This is what polite conversation has devolved into, thus my frustration with thinking there was a point in trying to make sense of it through casual conversation or vehicles such as this piece of literary real estate. Fortunately, I woke up this morning, realizing there was a point to trying to address it. I’ve spent the last eight weeks immersed in American history. I’ve read profound works by great American thinkers. I’ve watched documentaries on the lives of pioneers in American thought. I’ve looked for a common thread among all of the people who made a difference in our collective grand experiment that has been this country and I found it. They all loved the idea of an America where all men and women, young and old, black and white, gay and straight, rich and poor… had access to a piece of the American dream. They worked and fought and wrote and protested because they wanted to make things better for other people, and if they managed to gain something personally from that, it wasn’t a bad thing. These people fought for entire segments of American society with no power, not just a privileged few, and they did it without taking something away from someone else.
But that’s really the crux of it, isn’t it? Americans have been convinced that everything is zero sum game. “If we allow gays to marry, it will destroy traditional marriage.” Horse shit. There’s no such thing as traditional marriage. Two people who love one another being allowed to marry, visit one another in the hospital, gain fiscal parity and be treated with human dignity doesn’t threaten your marriage at all. It means we won’t allow you to discriminate against them based on your bigotry and ignorance. Nothing more, nothing less. Giving them full citizenship and equal protection under the law doesn’t diminish your civil rights or equal protection under the law. It takes nothing from you.
“Abortion is murder and every baby, created in the image of God, should be given full citizenship from the moment of conception.” Wow. Stupid should hurt. First, let’s take your Imaginary Friend out of the equation because you can’t prove your Sky Daddy is real and that pretty much makes that part null and void. Second, a fetus, until it reaches the point of being self-sustaining, is nothing more than a parasite to its host, especially if the host doesn’t want it there. If a fetus was conceived on purpose, or is, at the very least wanted by the host, then that’s pretty much the decision of the host and can be viewed as a welcome guest. Until then, I don’t see as where it has any effect on you personally, so I’m not sure why you’ve felt the need to interject yourself into the lives of others. Third, now you want to give the parasite full citizenship, including the right to property, from the moment of conception? You realize that you’re now playing the zero sum game. If you give the fetus full citizenship, you have reduced the host to the status of slave. Essentially, no woman capable of conceiving should be given full citizenship under the rules you’re setting. Pretty nice rules – especially if you have a penis. I noticed that the other half of the equation, the sperm donor doesn’t lose his citizenship or his civil rights, just the incubator. Fetal heartbeat laws and laws designed to imprison women who miscarry, only serve to criminalize gender. In case the Christian Fundamentalists are reading this, and some will, screw you. You’ll never end abortion. You’ll only end safe abortion. Women will die and while I know you believe they deserve that end, I can’t begin to count the ways you’ll burn in the hell of your own making when your life is over. Until then, I can’t imagine how a woman’s personal painful decision not to become a mother has a single direct effect on your life. I have tons of advice for you, but it all begins with minding your own business. Her abortion takes nothing away from you.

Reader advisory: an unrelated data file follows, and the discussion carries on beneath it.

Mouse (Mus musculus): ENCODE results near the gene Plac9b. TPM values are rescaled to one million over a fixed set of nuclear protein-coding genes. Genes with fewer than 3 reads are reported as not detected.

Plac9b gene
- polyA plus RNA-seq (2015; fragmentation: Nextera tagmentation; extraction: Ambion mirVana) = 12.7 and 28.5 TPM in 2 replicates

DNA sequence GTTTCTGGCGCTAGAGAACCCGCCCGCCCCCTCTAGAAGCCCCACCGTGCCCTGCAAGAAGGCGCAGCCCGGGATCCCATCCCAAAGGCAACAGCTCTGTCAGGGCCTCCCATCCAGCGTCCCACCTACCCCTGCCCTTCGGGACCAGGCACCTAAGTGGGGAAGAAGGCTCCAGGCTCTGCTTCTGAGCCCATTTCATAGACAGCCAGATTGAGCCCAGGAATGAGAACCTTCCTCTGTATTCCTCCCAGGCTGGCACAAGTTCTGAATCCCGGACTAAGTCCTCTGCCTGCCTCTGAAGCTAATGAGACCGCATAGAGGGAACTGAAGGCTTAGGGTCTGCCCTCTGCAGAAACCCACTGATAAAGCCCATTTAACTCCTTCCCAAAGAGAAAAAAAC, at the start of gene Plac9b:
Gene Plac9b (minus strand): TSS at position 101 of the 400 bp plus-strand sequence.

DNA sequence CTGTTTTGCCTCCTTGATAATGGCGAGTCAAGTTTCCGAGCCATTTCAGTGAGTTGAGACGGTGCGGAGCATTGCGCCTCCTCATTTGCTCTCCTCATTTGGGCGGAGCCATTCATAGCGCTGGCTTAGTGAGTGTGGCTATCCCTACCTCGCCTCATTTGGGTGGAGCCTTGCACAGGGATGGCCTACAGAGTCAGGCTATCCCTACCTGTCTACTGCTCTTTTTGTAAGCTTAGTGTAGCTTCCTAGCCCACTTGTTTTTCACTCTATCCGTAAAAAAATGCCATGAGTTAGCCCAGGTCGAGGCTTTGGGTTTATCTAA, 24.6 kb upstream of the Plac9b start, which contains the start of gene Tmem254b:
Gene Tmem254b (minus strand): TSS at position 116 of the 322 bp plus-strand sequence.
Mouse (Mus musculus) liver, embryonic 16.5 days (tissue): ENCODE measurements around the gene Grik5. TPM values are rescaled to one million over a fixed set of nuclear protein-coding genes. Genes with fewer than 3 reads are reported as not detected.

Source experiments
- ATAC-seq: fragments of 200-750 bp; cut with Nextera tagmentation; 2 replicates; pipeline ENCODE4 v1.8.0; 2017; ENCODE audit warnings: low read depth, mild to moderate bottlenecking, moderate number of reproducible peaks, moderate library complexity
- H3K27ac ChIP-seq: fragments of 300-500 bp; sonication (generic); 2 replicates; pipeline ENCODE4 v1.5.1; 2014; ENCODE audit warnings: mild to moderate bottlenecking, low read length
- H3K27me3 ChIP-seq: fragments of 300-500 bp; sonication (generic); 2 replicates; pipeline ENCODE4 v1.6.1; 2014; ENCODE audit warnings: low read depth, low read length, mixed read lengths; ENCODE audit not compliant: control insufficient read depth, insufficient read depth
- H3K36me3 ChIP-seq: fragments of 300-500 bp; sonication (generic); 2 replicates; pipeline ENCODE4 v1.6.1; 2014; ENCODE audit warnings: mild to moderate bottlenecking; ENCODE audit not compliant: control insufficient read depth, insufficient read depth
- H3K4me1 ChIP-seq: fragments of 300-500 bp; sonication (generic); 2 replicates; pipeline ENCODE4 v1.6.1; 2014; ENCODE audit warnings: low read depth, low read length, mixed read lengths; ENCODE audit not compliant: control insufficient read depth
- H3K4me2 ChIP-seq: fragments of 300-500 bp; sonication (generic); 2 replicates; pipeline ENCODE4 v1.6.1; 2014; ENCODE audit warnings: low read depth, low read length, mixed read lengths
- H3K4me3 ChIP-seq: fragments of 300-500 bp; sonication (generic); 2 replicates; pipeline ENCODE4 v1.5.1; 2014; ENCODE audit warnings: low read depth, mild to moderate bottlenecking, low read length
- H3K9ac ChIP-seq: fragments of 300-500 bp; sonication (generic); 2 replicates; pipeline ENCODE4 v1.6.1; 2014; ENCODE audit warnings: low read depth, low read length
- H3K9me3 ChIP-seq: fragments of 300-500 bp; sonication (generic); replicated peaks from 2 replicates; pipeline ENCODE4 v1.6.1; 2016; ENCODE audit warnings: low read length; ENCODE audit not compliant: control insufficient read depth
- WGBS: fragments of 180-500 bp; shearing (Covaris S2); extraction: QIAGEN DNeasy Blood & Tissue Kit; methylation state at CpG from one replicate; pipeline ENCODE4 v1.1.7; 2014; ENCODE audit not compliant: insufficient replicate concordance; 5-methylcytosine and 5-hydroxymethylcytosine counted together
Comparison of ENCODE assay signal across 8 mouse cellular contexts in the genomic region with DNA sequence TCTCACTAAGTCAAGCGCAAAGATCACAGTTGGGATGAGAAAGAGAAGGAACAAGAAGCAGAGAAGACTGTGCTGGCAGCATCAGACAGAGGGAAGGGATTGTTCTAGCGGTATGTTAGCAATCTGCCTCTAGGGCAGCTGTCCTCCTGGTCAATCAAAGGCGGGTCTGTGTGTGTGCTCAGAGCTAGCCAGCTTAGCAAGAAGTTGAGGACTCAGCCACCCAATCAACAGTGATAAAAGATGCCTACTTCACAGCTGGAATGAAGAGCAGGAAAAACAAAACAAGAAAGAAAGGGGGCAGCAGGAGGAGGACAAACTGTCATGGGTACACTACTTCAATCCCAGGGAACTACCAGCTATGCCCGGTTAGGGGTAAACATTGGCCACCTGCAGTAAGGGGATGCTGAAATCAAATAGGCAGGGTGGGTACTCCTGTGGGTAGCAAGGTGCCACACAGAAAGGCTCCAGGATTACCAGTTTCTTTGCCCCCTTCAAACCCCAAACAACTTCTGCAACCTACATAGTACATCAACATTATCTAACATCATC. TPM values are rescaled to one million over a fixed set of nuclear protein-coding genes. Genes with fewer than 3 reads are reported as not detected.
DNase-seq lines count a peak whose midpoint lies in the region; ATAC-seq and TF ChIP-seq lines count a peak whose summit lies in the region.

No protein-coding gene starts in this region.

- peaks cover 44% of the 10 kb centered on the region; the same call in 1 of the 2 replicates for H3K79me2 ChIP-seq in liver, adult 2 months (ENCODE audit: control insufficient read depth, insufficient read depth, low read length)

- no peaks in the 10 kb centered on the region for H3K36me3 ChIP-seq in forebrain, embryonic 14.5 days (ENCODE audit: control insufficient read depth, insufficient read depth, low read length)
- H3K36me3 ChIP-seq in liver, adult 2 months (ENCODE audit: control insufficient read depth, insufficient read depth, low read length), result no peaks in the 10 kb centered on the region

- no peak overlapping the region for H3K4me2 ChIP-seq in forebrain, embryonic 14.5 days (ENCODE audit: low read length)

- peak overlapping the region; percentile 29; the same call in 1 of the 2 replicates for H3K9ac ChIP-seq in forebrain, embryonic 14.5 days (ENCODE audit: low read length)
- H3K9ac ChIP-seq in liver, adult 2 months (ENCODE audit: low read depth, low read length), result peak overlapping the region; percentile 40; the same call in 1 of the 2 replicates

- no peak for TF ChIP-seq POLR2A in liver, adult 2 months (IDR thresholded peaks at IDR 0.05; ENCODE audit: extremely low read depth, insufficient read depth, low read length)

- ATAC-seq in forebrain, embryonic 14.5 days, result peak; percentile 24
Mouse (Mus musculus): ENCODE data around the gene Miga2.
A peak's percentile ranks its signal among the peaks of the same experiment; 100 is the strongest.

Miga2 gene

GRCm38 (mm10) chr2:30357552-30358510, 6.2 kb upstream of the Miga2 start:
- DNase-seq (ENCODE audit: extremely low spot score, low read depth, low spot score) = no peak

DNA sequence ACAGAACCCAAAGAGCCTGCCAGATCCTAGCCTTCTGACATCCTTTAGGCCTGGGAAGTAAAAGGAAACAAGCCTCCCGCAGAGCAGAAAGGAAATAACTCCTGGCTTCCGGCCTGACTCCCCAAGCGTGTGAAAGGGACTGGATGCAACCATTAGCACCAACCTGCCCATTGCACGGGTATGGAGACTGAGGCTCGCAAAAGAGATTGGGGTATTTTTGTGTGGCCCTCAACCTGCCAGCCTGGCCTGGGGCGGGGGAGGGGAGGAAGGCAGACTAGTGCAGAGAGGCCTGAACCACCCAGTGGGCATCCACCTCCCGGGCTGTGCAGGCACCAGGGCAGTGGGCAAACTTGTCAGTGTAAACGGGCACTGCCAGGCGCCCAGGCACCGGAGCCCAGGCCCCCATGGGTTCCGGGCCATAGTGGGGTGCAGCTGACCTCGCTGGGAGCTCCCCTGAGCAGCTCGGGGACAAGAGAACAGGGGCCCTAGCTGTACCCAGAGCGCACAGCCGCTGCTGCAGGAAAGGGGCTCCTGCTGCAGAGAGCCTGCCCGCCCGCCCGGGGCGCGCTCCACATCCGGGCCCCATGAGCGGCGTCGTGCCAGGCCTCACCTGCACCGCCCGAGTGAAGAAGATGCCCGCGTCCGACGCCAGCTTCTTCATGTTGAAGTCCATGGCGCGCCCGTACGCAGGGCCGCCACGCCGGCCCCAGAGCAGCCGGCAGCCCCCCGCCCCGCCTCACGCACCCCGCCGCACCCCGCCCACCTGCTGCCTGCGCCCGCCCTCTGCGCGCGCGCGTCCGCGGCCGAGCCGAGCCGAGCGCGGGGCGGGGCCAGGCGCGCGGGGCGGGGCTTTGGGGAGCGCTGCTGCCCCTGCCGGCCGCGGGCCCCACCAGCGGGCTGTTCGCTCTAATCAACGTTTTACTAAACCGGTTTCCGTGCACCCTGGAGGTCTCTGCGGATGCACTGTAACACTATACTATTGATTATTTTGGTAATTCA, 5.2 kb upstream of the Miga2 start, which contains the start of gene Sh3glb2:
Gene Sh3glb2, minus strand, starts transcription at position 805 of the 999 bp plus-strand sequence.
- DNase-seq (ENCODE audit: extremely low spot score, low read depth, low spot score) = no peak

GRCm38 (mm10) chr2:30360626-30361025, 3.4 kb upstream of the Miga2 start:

And to the gun fetishists out there, please don’t think I’d forgotten you. All of your talk of the “jack-booted thugs coming for your God-given guns” if we pass a universal background check law and outlaw extended clips is complete and utter bullshit. Your fallacious, “slippery-slope-first-they-got-my-extended-clips-and-I-said-nothing” argument is a total crock. Your talk of tyranny and patriotism and your fear talk about ‘the Gub’mint’ comin’ fer yer guns’ and putting us all in FEMA Re-Education Camps’ is useful if for no other reason than it shines a light on the people who shouldn’t be permitted to own guns, namely, YOU. Making it a little harder for convicted felons and crazy people to own guns isn’t a bad thing. It doesn’t take anything away from you and if it saves a single life, then why are you so against it? Oh, because you’ve masturbated to all of those survivalist magazines and videos of Ted Nugent telling Hillard Clinton to suck on the end of his gun? Well, take heart, ye of scarce sanity, no one is coming for your guns, though I’m not so sure they shouldn’t. Your interpretation of the Second Amendment is creative at best, completely wrong and dangerous to yourself and others at worst. Don’t be afraid of the background checks. Be afraid when the government demands mental health screenings. After this country has to endure 20 dead babies at Sandy Hook Elementary School, there’s only one move left: Checkmate. No matter what you say, background checks and outlawing extended clips takes nothing from you, and if you believe it does, seriously, get help.